GRM Gets Shock Tuning Wrong

Today, I was reading the latest issue of one of my favorite magazines, Grass Roots Motorsports. In an article about setting up a Mustang with high-dollar shock absorbers I found that what the author says about shock tuning is incorrect.

I don’t mean a little bit off, I mean totally backwards.

Like this: “For example, maybe you want to reduce the rate of dive when trail-braking. You can add some compression at the front of the car, but you can also take some rebound out of the back and accomplish a similar goal.”


Since the rear shocks are extending during braking, the complement to increasing compression resistance in the front shocks is increasing rebound damping force in the rears. You wouldn’t “take some out” you’d add more if you want to slow the rate of dive.

At first, I’m thinking that maybe this was just a simple mistake? The part about reducing the “rate” of dive with added compression was right, if not exactly clear why it might be useful.

Then I got to this statement with regard to cornering: “So, if we speed up weight transfer in the front (by lowering the front compression and rebound settings)…” and my heart sank. I realized that this is not a simple mistake in terms but rather a major misconception about what shocks do on a car.

I suspect the author thinks that by “reducing the rate of dive while trail-braking” he thinks things will happen slower and softer and be more controllable. It seems like he thinks that reducing compression and rebound forces will speed up weight transfer across the axle when cornering, or to the front wheels when braking, presumably on the grounds that this frees the suspension to achieve the final, rolled-over state quicker.  Bzzzzt! 40 lashes!

This misconception absolutely guarantees that you can never figure out how to tune your car’s handling by making shock adjustments.

The truth is just the opposite.

This case illustrates a concept that is difficult to grasp and, I’m here to tell you, difficult to explain. I’ve had this discussion several times with various people and I don’t seem to be able to get it across effectively. (I suspect the shock company representative quoted in the article had the same problem with the author of the article.) I see this as a personal failing. I’m going to try again here, in writing. I suspect it’s hard to understand because it’s a dynamic situation that’s over very quickly and, well, like the author says in the article, people just don’t understand what shocks do.  Man, he got that right!

Every time you touch the brakes, move the accelerator in either direction or make even the slightest steering input the shocks do two main things: create forces and absorb energy. Absorbing energy from the oscillation of the springs “damps” the spring (and car) motion and is usually said to be the primary function of the shock (damper).

What shocks do is complex, and we are going to only scratch the surface, but understanding the forces they create is the easy place to start. The textbooks all start with damping. Forget about damping. Forget you ever heard the word. It’s much more important for the autocrosser to understand shock forces first. Focussing on force creation rather than energy absorption is the key insight that I hope will allow me to get my main point across.

Shock absorbers produce forces that always resist motion. They resist pitch, roll and twist of the car. In so doing, they speed up weight transfer and slow down the motion they resist.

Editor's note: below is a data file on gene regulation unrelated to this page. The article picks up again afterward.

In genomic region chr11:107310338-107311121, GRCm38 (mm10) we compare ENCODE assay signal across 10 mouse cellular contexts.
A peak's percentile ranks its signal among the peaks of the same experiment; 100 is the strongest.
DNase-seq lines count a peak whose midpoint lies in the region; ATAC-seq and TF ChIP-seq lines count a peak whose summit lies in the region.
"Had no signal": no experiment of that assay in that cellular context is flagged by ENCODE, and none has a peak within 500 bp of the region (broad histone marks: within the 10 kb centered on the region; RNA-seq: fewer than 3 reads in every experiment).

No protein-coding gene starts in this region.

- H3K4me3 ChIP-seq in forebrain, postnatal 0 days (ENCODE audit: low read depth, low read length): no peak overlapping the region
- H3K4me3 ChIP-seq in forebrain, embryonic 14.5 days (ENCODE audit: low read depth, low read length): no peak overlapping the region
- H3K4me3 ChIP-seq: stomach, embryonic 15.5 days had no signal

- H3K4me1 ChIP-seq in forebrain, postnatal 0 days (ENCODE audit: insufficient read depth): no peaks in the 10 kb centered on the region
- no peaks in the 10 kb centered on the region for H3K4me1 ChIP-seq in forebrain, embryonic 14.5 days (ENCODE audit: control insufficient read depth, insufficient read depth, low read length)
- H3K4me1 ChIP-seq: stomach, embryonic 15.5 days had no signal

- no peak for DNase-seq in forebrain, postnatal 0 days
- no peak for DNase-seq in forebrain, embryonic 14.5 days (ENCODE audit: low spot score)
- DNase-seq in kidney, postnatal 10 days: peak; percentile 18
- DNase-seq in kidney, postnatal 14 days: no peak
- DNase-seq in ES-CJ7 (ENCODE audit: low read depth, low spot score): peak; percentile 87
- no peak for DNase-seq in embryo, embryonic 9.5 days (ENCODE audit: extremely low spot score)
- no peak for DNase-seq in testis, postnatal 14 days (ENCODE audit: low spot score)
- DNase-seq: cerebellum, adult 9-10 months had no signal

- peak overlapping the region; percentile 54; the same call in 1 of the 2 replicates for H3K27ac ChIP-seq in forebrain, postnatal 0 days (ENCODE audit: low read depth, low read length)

This speed-up-weight-transfer/slow-down-the-motion concept strikes many as paradoxical and may be why it get misunderstood. But, really, it’s not very complicated.

Let’s start by imagining we have a car with springs but no shocks.

Now, apply the brakes.

The dive downward that results is resisted by increasing force in the front springs as they compress. (The opposite happens at the rear.) Where does the force go? It goes into the tires. They do the braking, not the springs, right? So, that’s where the forward dive load (forward weight shift) ends up. It goes into the tire contact patches and, as we all know, this increases the braking capability from the front end of the car while reducing it at the rear.  Remember, the additional compressive loads in the springs are “reacted” immediately by the road at the contact patches. There’s no other place for it to go. Newton’s third law, etc.

With just the springs it would take some finite time, let’s say 2 seconds, for the sake of argument, for the extra load to build up on the tire patches. (I say “extra’ load because the front tires always had their share of the car’s weight on them to begin with.) It builds up linearly with spring compression distance because the springs are generally linear in their action. That’s why one number, the spring rate, can usually describe how they work. 200 lbs increase in force for each inch of compression, for instance, might be the spring rate for each front spring on a stock car. If there are no shocks this is exactly the same thing as saying the weight transfer isn’t complete until the dive motion ends. And you won’t achieve full braking at the front (full load at the contact patches) until the forward dive has reached it’s final position.

This sounds suspiciously like what the author of the GRM article was thinking. Remember, this is with no shocks on the car.

How much weight transfer occurs? If we assume our 200 lb/in spring compresses 3 inches in those 2 seconds, then we’ve got 3 in x 200 lbs/in = 600 lbs of weight transfer to each wheel, or 1200 lbs total that wasn’t there before. That 1200 lbs has been transferred off the rear wheels, of course, which is why rear brakes are smaller in size and heat capacity than front brakes on most cars.